In the summer of 1856 Florence Nightingale sailed home from war furious. As the nursing administrator of a sprawling British Army hospital network, she had witnessed thousands of sick soldiers endure agony in filthy wards. An entire fighting force had been effectively lost to disease and infection. The “horrors of war,” Nightingale realized, were inflicted by more than enemy bullets.
Nightingale had earned the moniker “Lady with the Lamp” by making night rounds on patients, illuminated by a paper lantern. She was serving in the Crimean War, where Britain fought alongside France against the Russian invasion of the Ottoman Empire. The causes of the soldiers' torment were numerous: incompetent officers, meager supplies, inadequate shelters, overcrowded hospitals and cruel medical practices.
Nightingale arrived back in London determined to prevent similar suffering from happening again. It would be an uphill slog. Many government leaders accepted the loss of common soldiers as inevitable. They wrongly believed, for example, that communicable diseases were caused by unavoidable realities—the weather, bad diet and harsh work conditions. And the poor quality of army data made it impossible to know exactly how soldiers died. Patient outcomes varied depending on whether you asked the officer who lost fighters, the ferryman who shuttled the sick, the doctor who treated invalids or the adjutant who buried bodies.
Resolute, Nightingale set out to sway the minds of generals, medical officers and parliamentarians. Their poor data literacy muted statistical arguments that could have oriented them toward the facts. Nightingale, with her quantitative mind, had to persuade people with common understanding but uncommon standing. Her prime target throughout this effort was the head of the British Army, Queen Victoria.
With public attention drifting away from the concluded war, Nightingale knew that the opportunity for reform was fleeting. She worked 20-hour days, mostly behind the scenes, writing letters, wrangling data and publishing anonymously. She did not do it alone—a circle of experts, including statesmen, statisticians and scientists, united with her to break the policy makers' inertia and ineptitude. The team focused its campaign on promoting sanitary reform: fresh air, clean sewers and less crowding.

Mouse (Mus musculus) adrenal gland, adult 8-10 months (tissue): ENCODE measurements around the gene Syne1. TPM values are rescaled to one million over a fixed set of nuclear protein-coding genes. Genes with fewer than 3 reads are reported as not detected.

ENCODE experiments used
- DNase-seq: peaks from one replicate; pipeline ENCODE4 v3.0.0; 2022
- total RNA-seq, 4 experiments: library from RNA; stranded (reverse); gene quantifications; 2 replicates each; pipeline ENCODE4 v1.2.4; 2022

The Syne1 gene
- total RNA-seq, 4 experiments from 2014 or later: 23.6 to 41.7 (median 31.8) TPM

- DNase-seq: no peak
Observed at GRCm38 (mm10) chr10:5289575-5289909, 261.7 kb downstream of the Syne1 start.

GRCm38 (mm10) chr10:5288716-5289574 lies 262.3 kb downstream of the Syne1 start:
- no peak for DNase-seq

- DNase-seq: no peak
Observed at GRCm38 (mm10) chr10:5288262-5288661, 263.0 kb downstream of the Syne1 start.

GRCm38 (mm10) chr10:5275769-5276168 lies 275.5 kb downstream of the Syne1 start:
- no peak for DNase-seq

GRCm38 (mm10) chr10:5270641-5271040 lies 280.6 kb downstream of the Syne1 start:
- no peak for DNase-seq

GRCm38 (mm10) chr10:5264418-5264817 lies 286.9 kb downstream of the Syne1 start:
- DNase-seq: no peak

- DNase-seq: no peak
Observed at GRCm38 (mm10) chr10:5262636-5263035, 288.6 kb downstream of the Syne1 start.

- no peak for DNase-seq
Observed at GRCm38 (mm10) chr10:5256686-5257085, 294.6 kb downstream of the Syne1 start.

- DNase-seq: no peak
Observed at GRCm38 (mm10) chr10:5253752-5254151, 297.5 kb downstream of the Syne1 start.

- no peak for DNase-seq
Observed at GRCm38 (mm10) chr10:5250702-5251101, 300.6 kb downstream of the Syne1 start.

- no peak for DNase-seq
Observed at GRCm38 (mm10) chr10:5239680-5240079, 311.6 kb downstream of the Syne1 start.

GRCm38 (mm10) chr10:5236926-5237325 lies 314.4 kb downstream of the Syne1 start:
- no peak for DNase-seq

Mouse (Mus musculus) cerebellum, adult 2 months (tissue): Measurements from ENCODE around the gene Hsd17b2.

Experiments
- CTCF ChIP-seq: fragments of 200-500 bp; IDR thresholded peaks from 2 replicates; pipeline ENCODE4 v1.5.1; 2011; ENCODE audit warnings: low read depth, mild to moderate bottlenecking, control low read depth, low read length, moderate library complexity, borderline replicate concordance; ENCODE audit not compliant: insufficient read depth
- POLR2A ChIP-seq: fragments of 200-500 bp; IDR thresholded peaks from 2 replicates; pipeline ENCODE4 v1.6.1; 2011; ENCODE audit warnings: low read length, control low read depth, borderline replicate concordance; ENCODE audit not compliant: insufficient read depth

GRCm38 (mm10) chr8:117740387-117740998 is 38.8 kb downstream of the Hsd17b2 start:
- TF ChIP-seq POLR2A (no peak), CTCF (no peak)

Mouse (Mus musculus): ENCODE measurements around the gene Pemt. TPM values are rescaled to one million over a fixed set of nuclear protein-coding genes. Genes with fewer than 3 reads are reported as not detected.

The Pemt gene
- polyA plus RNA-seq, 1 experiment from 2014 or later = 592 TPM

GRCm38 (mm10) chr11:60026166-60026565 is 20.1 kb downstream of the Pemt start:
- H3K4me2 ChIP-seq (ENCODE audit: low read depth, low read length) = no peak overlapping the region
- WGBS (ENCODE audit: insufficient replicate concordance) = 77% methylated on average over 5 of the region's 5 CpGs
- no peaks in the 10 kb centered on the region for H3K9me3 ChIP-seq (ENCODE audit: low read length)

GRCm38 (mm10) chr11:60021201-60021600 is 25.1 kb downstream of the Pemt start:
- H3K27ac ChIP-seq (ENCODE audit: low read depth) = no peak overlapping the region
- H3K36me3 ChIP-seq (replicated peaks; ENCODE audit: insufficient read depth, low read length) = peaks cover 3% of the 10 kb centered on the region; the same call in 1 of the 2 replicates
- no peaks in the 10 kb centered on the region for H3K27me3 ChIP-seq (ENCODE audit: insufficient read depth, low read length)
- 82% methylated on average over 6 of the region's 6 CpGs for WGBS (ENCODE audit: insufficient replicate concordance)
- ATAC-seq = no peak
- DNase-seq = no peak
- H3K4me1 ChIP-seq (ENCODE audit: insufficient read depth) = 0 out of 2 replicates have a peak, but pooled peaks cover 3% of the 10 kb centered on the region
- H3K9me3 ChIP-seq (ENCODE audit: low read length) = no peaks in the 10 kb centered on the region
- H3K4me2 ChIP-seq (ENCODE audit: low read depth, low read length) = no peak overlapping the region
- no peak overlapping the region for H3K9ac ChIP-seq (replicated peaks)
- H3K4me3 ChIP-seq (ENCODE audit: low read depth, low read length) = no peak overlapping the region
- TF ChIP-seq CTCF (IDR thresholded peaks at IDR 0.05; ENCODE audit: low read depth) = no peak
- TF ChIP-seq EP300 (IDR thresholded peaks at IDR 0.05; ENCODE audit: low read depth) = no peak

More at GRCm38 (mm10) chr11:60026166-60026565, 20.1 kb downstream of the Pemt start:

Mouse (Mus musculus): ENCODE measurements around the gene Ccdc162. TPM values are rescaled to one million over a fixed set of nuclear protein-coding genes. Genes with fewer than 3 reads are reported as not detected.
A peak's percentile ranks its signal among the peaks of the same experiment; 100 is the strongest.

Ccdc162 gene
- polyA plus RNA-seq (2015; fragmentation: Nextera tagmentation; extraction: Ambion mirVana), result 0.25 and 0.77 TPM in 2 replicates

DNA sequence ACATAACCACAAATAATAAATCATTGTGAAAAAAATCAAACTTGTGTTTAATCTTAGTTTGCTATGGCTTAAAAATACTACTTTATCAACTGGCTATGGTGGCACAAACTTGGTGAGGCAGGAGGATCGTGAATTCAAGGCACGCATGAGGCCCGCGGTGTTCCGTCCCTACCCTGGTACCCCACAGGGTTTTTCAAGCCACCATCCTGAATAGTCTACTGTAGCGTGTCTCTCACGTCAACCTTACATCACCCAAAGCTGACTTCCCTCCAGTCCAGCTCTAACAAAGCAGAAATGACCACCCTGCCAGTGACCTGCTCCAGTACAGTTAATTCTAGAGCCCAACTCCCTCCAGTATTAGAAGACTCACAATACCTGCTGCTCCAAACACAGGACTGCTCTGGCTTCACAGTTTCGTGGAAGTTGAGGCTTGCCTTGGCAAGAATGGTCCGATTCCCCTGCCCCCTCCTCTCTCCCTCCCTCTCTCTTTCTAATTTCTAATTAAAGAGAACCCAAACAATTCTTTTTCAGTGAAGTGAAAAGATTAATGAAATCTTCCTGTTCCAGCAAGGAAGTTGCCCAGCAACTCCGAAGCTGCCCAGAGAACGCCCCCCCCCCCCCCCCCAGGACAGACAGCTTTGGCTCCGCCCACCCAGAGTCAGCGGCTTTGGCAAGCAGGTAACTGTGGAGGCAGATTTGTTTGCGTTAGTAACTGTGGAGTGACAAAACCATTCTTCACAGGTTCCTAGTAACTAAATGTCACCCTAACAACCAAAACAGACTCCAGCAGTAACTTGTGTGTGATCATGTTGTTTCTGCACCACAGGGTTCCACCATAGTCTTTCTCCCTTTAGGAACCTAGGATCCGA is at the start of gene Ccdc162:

Nightingale's key persuasion tactic was to convey statistics in exciting ways. I recently conducted the first in-depth study of how Nightingale created and used data visualization, and I share my research in the forthcoming book Florence Nightingale, Mortality and Health Diagrams (Visionary Press). I studied correspondence that details Nightingale's information-design process, hand-drawn draft diagrams never before seen by the public and a complete catalog of her information graphics. We can now appreciate better than ever what an innovator Nightingale was and how her techniques foreshadowed how data graphics would become essential to public understanding and debate today.
Recognizing that few people actually read statistical tables, Nightingale and her team designed graphics to attract attention and engage readers in ways that other media could not. Their diagram designs evolved over two batches of publications, giving them opportunities to react to the efforts of other parties also jockeying for influence. These competitors buried stuffy graphic analysis inside thick books. In contrast, Nightingale packaged her charts in attractive slim folios, integrating diagrams with witty prose. Her charts were accessible and punchy. Instead of building complex arguments that required heavy work from the audience, she focused her narrative lens on specific claims. It was more than data visualization—it was data storytelling.
Nightingale's stories showcased how poor sanitation and overcrowding caused unnecessary death. She constructed her arguments from easy-to-understand comparisons. For instance, Nightingale brilliantly framed army mortality by contrasting it with civilian mortality. She showed how, for example, peacetime soldiers living in army barracks died at higher rates than civilian men of similar ages. Her graphics made it impossible to deny the realities represented by the data: army administration needed dramatic reform.
Nightingale's diagrams received broad coverage in the press. Within months after the first batch was published, the issue of overcrowded barracks was debated in both houses of Parliament, which moved to reform the sanitary conditions of the army. This resolution was backed by four subcommissions focused on sanitary construction, health codes, a military medical school and military statistics. Within a couple of years the quality of British Army data soared under the leadership of a Nightingale ally. The new data-collection operation—eventually lauded as the best in Europe—also proved the success of the sanitary reforms: mortality from preventable disease among soldiers declined to less than that in the comparable civilian population. Nightingale celebrated this milestone with a final Crimean War diagram, published in 1863.
Her campaign's biggest impact on civilian public health took another decade to materialize. The reforms Nightingale fought for were finally codified in the British Public Health Act of 1875. The legislation established requirements for well-built sewers, clean running water and regulated building codes. The law and the precedent it set worldwide would be driving forces—along with the development of vaccines that conferred immunity to diseases and artificial fertilizer that boosted crop yields—in doubling the average human life span during the following century.